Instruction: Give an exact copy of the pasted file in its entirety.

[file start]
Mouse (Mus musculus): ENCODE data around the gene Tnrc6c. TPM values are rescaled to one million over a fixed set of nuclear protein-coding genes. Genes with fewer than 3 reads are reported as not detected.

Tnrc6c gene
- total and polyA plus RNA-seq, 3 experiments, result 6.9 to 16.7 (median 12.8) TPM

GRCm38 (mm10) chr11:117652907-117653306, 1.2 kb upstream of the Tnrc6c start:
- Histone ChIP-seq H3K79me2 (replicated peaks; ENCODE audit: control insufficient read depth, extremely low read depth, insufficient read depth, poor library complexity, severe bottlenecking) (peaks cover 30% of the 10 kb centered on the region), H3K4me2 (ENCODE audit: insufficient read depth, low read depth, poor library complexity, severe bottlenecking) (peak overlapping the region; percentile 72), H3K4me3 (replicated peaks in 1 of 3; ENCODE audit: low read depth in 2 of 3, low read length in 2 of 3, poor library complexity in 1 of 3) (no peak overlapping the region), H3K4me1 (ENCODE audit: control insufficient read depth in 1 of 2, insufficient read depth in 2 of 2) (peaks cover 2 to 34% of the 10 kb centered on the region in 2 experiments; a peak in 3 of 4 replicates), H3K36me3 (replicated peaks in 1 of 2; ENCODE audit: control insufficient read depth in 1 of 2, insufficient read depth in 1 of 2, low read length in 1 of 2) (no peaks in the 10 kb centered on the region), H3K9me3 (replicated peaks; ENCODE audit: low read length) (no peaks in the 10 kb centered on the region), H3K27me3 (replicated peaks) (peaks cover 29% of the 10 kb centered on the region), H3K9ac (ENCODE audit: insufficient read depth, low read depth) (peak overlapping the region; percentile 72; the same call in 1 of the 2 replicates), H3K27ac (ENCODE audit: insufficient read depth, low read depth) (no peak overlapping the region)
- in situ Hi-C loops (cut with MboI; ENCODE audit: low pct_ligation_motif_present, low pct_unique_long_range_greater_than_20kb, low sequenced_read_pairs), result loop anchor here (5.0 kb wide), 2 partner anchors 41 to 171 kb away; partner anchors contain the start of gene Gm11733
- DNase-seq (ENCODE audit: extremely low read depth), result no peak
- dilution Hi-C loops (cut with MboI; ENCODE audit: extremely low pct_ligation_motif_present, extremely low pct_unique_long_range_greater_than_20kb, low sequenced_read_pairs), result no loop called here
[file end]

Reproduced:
Mouse (Mus musculus): ENCODE data around the gene Tnrc6c. TPM values are rescaled to one million over a fixed set of nuclear protein-coding genes. Genes with fewer than 3 reads are reported as not detected.

Tnrc6c gene
- total and polyA plus RNA-seq, 3 experiments, result 6.9 to 16.7 (median 12.8) TPM

GRCm38 (mm10) chr11:117652907-117653306, 1.2 kb upstream of the Tnrc6c start:
- Histone ChIP-seq H3K79me2 (replicated peaks; ENCODE audit: control insufficient read depth, extremely low read depth, insufficient read depth, poor library complexity, severe bottlenecking) (peaks cover 30% of the 10 kb centered on the region), H3K4me2 (ENCODE audit: insufficient read depth, low read depth, poor library complexity, severe bottlenecking) (peak overlapping the region; percentile 72), H3K4me3 (replicated peaks in 1 of 3; ENCODE audit: low read depth in 2 of 3, low read length in 2 of 3, poor library complexity in 1 of 3) (no peak overlapping the region), H3K4me1 (ENCODE audit: control insufficient read depth in 1 of 2, insufficient read depth in 2 of 2) (peaks cover 2 to 34% of the 10 kb centered on the region in 2 experiments; a peak in 3 of 4 replicates), H3K36me3 (replicated peaks in 1 of 2; ENCODE audit: control insufficient read depth in 1 of 2, insufficient read depth in 1 of 2, low read length in 1 of 2) (no peaks in the 10 kb centered on the region), H3K9me3 (replicated peaks; ENCODE audit: low read length) (no peaks in the 10 kb centered on the region), H3K27me3 (replicated peaks) (peaks cover 29% of the 10 kb centered on the region), H3K9ac (ENCODE audit: insufficient read depth, low read depth) (peak overlapping the region; percentile 72; the same call in 1 of the 2 replicates), H3K27ac (ENCODE audit: insufficient read depth, low read depth) (no peak overlapping the region)
- in situ Hi-C loops (cut with MboI; ENCODE audit: low pct_ligation_motif_present, low pct_unique_long_range_greater_than_20kb, low sequenced_read_pairs), result loop anchor here (5.0 kb wide), 2 partner anchors 41 to 171 kb away; partner anchors contain the start of gene Gm11733
- DNase-seq (ENCODE audit: extremely low read depth), result no peak
- dilution Hi-C loops (cut with MboI; ENCODE audit: extremely low pct_ligation_motif_present, extremely low pct_unique_long_range_greater_than_20kb, low sequenced_read_pairs), result no loop called here